In Washington DC there was a fire that killed several Georgetown students. The city's response was to require landlords (even if you're just renting one condo) to get a basic business license, get inspected, etc.

When I left DC I put my apartment in the trust of a property manager who assured me that they would handle all of that. Big mistake.

They turned out to be real cruds. They didn't handle any of it. My apartment was technicly an illegal rental the whole time. Wait. It gets better.

Turns out there was a guy there who was a recovering adict. Embezzled. The company was sold, and rent checks stopped coming to me. Ridiculous. You hire a prop manager so you don't have to bother people for checks. So I fired them. I got my back checks, but that's when I found out the licensing was not handled by them.

I was done. I wanted to sell out. To sell, I had to be legal. I cleared the legality. My tenant moved out, which made it easier. Ironicly, the tenant turned out to be the easiest person to deal with. He was patient waiting for the inspectors, presented receipts for repairs, threw in some labor. Very cool.

Anyway, I was glad to be done with it. Oh, this well intentioned law? Well think about it--that whole time my place was illegal. I know for a fact that many of those basements--the kind that G-town students got trapped and died in, were still there because I had to live in one for a while before I got my condo, and in retrospect it was almost certainly illegal now that I know what it takes to get certified.

So. Feel-good law. Crooks get away with it because there's no incentive to really fix the problem. It just burdens honest people like myself. Sorry I fell like I have to post AC; because I don't want to deal with all the people; but this is all honest truth.

Re:Licensing (2)

quenda (644621) | more than 2 years ago | (#38321934)

Licensing is not enough. If IT techs are going to make anywhere near as much money as plumbers and electricians, we need laws prohibiting anyone from repairing or installing their own computer.

    In this stupid nanny-state of Australia, I cannot even (legally) replace a faulty GPO (power outlet) or leaking tap in my own home without paying $100 callout plus $90/hr (bloody mining boom), so why should that tradie be allowed to run Windows Update without paying an IT nerd to do it?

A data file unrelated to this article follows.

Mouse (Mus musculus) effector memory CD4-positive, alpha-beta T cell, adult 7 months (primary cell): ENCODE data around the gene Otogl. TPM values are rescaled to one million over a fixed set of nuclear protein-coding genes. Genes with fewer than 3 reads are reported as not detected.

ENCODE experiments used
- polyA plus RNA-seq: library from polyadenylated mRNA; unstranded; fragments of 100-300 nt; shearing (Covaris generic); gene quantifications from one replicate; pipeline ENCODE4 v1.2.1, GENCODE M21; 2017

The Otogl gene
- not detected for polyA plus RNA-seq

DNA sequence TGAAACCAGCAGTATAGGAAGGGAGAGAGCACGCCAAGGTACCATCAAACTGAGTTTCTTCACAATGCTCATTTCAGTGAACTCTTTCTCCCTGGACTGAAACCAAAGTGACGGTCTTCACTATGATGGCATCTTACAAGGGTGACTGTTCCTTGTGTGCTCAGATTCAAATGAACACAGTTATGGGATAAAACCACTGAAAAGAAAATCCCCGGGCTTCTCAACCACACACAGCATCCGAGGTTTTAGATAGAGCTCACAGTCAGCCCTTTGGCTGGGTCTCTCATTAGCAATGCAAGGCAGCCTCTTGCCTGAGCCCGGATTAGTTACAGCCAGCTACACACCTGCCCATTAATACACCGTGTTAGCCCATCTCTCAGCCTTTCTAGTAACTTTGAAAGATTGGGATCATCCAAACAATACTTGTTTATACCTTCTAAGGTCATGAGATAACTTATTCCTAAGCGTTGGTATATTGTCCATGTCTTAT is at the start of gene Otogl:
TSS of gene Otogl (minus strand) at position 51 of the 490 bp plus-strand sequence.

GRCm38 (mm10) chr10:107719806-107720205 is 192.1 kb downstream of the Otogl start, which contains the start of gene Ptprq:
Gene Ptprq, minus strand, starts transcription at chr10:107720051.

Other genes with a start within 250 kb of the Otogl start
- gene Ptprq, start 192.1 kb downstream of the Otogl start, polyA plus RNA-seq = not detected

Re:Licensing (1)

Reziac (43301) | more than 2 years ago | (#38323290)

Already happened here in California. I do wonder if the licensing requirement (the license is moderately expensive, and applies to the business, not the individual tech) might have contributed to the demise of the small computer repair shop industry, by being just one more barrier to entry while not actually ensuring that the tech knows anything.

what? (1)

Anonymous Coward | more than 2 years ago | (#38321354)

This will kill any Malaysian's ideas for growth...
"In other words, if I don’t register, it is technically illegal for me to even email ANY MALAYSIAN with even an IDEA for a tech-related project. It would be against the law for me to even sketch, on a napkin, my idea for a new app while having coffee with someone.
      Want to know the hilarious part? The country with a bill nearly identical to ours isNigeria. So we’re taking a leaf out of their book? Brilliant, Malaysia, totally brilliant. "

Re:what? (2)

couchslug (175151) | more than 2 years ago | (#38321842)

"This will kill any Malaysian's ideas for growth..."

If they wanted modernity and growth the would reject religion. Since this is motivated BY religion, it's a self-punishing choice.

Re:what? (4, Interesting)

SlashdotWanker (1476819) | more than 2 years ago | (#38322044)

it's not religion or faith that's an issue. It's a totally corrupt regime who's been in power quite a while and is trying to implement sharia law for their own personal benefit. if this law goes into effect, it will cause the entire countries IT infrastructure to start slowly imploding. Who wants to paint a gigantic red bullseye on their back?

Re:what? (1)

couchslug (175151) | more than 2 years ago | (#38323456)

Superstition gives social leverage which would not otherwise exist, and is immune to correction or argument.

Reject it and be free.

Impact on open source development (4, Interesting)

Skapare (16644) | more than 2 years ago | (#38321374)

This could also affect everyone that develops open source on any project.

Re:Impact on open source development (-1)

Anonymous Coward | more than 2 years ago | (#38321592)

Your cute thinking that matters.

Degree debt (4, Insightful)

DigiShaman (671371) | more than 2 years ago | (#38321378)

This will happen in the US. Count on it. It will serve two purposes.

1. National Security or some such crap.

2. Students have too much debt because of the degree bubble. Thus, they should be fast-tracked into employment to pay it off. Your 20+ years of experience with no degree? Back of the line with you and a mound of debt in tuition to boot.

Re:Degree debt (1)

DigiShaman (671371) | more than 2 years ago | (#38321390)

It should be noted that I do not agree with the two statements above. Just making a point how the feds will justify this kind of behavior.

Re:Degree debt (1)

Jane Q. Public (1010737) | more than 2 years ago | (#38321898)

"Degree bubble"? That's hardly how I would describe it. The fact that government has driven up the cost of an education is rather the opposite of a "bubble".

Re:Degree debt (0)

Anonymous Coward | more than 2 years ago | (#38322650)

The government is forcing me to punch you in the face.

Hey, it has exactly as strong a causal link as claiming that stafford loans (limited to $5.5k for years and years and years despite the rising tuition costs) cause tutition to go up.